Washington The homeland security bill passed Friday by the House of Representatives appears to kill Operation TIPS, the administration's controversial effort to encourage millions of Americans to report suspected terrorists to authorities.
The 200-page bill, which passed by a 295-132 vote, prohibits programs such as the proposed Terrorism Information and Prevention System. TIPS was part of President Bush's recently-released homeland security plan, but it drew fire from Republican conservatives and from the American Civil Liberties Union, which charged that it would encourage "government-sanctioned peeping toms."
The House bill, masterminded by Rep. Dick Armey, R-Tex., the House majority leader, is intended to prevent "citizens spying on one another," said Armey aide Richard Diamond.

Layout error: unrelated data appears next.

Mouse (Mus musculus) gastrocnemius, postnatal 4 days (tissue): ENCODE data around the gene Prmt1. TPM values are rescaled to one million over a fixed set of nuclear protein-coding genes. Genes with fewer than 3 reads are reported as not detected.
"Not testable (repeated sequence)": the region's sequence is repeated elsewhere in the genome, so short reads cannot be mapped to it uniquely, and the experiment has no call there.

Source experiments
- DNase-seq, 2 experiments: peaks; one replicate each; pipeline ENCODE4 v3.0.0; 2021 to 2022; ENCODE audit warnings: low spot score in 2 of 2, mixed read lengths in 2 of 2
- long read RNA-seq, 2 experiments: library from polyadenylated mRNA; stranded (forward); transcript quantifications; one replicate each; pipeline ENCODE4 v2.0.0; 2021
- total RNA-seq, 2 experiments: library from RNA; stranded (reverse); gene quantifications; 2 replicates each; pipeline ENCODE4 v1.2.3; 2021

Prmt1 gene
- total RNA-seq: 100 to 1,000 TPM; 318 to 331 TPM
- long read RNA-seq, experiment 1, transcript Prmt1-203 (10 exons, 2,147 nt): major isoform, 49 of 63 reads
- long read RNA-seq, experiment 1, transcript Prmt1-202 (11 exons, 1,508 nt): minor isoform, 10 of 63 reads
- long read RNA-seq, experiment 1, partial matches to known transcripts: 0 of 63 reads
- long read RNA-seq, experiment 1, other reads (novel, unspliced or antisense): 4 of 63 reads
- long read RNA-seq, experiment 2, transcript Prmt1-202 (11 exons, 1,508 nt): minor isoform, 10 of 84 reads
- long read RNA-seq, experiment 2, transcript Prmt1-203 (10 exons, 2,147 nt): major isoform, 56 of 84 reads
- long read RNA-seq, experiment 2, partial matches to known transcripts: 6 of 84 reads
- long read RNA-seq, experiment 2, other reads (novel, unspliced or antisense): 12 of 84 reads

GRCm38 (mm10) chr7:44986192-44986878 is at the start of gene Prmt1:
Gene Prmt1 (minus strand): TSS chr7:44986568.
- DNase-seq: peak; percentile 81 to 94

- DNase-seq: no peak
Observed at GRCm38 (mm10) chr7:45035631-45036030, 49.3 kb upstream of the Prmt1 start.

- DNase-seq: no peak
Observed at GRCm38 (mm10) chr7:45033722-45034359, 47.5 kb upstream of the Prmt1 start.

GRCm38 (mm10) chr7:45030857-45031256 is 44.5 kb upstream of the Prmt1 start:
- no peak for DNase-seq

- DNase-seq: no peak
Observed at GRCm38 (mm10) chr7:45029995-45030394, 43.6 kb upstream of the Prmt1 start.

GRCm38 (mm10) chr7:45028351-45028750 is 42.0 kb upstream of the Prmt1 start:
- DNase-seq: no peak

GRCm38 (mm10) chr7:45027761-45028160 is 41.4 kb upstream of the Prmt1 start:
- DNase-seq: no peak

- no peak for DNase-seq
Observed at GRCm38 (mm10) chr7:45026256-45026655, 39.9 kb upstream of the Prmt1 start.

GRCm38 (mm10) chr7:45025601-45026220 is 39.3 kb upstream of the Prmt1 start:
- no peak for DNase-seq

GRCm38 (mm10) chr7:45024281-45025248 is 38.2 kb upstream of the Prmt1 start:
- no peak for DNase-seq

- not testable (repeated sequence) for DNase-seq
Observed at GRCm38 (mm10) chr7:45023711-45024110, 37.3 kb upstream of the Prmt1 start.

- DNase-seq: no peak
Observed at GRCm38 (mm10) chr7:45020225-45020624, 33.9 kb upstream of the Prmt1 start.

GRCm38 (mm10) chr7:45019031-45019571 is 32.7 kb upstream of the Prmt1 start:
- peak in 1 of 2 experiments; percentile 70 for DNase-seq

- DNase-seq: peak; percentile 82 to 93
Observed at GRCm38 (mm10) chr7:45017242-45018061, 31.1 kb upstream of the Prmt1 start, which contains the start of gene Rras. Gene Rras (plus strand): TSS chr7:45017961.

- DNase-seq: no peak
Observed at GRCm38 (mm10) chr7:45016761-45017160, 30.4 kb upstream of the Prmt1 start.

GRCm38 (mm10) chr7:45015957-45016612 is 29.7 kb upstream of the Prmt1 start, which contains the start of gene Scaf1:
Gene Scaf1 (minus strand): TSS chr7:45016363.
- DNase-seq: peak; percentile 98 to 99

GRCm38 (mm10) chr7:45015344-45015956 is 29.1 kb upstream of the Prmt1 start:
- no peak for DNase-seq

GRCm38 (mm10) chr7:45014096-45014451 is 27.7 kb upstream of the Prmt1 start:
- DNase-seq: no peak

The Senate version of the homeland security legislation, to be debated next week, is not likely to include any reference to TIPS, Diamond said, meaning that the proposal is dead.
Sen. Patrick Leahy, D-Vt., the chairman of the Senate Judiciary Committee, has compared TIPS to a ghetto informant program run by the FBI under J. Edgar Hoover in the 1960s. Agents hired neighbors of suspected political protesters to spy on them.
"It was a very, very sorry time in our history," Leahy told Atty. Gen. John Ashcroft at a Judiciary Committee hearing on Thursday.
Ashcroft defended the controversial TIPS proposal. Under questioning from Leahy, he said that the program would merely "be a referral agency that sends information that is phoned in to appropriate federal, state and local law enforcement agencies."